Abnormal course and variation of any of the branches of the coeliac trunk may result in altered blood flow and thereby predispose to aneurysm. Often, the branches of the coeliac trunk may have to be reconstructed to provide an anastomosis to the donor recipient. Surgeons are exposed to the vagaries of the coeliac trunk during such procedures.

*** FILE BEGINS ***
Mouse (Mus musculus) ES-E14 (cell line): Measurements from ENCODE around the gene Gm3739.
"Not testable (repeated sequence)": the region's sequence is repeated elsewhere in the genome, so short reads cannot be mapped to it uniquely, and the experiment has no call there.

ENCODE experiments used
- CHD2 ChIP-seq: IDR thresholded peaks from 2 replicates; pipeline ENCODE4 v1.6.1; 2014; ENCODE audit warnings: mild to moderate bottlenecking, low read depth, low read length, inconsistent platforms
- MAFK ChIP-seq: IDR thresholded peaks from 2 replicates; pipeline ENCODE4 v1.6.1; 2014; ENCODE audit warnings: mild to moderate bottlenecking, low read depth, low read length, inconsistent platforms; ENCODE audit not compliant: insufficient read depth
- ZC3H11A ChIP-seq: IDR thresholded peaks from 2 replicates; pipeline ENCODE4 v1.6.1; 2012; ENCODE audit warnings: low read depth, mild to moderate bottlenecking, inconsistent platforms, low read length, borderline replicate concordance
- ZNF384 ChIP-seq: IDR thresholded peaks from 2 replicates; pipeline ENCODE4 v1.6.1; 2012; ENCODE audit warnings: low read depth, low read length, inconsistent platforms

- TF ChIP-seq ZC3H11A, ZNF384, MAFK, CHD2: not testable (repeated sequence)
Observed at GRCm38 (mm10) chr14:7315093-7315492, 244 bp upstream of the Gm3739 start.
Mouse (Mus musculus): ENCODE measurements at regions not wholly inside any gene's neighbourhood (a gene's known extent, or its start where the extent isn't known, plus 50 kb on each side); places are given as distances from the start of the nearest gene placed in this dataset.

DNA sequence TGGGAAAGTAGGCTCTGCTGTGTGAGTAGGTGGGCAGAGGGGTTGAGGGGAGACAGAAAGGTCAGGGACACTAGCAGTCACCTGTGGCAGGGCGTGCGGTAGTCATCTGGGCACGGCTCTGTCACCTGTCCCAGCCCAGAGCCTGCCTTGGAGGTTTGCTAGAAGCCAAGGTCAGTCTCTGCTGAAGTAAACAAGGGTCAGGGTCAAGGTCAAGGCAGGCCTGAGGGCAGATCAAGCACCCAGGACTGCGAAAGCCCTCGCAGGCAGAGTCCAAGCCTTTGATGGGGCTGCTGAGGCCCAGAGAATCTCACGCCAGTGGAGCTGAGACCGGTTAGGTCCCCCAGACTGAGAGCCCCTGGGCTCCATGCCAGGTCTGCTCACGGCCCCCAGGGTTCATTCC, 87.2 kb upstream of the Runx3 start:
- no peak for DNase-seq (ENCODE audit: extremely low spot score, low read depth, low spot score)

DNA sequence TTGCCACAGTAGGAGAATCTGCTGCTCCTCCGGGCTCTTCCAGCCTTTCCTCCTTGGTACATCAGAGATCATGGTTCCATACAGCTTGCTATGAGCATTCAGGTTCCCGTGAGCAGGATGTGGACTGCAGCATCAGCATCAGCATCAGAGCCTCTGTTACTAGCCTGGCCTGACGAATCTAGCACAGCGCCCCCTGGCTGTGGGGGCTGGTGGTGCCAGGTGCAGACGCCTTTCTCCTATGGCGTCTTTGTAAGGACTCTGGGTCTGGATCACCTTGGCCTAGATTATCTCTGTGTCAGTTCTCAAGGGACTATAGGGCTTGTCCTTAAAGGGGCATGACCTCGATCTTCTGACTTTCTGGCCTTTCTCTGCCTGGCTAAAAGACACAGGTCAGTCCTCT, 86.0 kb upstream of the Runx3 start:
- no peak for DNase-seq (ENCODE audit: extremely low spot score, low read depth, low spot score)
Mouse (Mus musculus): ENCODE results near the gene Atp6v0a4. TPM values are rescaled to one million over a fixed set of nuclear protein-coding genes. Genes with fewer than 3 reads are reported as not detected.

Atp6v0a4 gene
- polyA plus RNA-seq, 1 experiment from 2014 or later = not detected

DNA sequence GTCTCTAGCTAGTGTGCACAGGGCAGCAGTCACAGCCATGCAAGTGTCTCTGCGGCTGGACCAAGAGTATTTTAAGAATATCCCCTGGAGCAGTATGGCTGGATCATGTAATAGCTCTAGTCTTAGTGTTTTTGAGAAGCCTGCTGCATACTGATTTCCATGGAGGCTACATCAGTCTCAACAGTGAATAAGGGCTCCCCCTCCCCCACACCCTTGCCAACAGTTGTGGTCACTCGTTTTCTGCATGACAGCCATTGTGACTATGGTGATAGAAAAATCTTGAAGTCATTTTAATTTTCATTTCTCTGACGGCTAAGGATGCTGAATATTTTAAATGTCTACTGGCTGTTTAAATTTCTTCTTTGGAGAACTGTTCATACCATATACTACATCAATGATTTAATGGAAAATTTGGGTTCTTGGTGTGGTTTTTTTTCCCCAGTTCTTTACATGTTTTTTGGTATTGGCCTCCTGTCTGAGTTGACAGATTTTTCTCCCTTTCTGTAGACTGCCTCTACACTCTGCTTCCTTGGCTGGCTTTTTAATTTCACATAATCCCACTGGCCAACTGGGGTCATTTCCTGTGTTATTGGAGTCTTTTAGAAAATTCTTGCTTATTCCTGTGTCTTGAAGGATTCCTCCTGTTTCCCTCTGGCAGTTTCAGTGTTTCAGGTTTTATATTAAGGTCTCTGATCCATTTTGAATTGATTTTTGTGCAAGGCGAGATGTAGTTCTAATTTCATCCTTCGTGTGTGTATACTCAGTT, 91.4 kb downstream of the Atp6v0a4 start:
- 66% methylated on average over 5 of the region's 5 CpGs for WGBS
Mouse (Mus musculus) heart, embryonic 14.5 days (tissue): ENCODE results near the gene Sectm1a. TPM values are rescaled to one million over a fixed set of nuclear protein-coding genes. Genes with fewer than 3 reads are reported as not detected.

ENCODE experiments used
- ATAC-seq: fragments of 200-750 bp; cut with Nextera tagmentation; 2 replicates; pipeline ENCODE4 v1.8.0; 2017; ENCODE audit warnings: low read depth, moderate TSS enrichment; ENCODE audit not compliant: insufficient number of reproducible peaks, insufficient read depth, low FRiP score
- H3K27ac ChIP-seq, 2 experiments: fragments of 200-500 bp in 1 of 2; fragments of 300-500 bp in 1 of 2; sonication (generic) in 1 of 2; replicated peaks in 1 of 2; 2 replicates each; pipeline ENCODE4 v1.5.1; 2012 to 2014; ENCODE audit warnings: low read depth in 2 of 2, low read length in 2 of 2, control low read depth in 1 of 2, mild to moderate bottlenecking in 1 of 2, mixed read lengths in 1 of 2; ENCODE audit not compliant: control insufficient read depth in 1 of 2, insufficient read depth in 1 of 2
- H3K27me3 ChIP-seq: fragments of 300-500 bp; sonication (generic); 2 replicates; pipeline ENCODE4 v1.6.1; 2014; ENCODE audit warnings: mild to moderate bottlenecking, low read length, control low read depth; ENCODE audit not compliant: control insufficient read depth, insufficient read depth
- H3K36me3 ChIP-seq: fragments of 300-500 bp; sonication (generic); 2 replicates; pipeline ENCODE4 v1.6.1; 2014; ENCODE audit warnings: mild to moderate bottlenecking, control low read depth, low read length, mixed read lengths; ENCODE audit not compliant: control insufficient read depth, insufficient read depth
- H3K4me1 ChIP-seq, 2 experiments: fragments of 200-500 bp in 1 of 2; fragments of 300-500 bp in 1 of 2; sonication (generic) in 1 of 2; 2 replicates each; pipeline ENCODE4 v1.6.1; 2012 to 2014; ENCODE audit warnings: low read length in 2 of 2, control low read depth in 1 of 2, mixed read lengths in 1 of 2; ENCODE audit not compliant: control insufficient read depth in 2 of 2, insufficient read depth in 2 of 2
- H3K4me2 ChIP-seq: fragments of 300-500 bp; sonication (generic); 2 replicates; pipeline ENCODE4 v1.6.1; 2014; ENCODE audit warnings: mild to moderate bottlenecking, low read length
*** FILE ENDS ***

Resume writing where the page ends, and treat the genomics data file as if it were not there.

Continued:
In conclusion, hepatic intra-arterial anatomy is important for proper pre-operative diagnosis and planning. Presence of arterial variations may result in erroneous interpretation of angiograms. The topographical anatomy of such variations is also important for interventional radiologists performing arteriography. It has also been found that the arteries may be a site for infective organisms which may predispose to atherosclerosis [10]; thus its importance may not be taken lightly. We as anatomists opine that the presence of AHA is extremely important for surgeons, radiologists and clinicians in their clinical practice.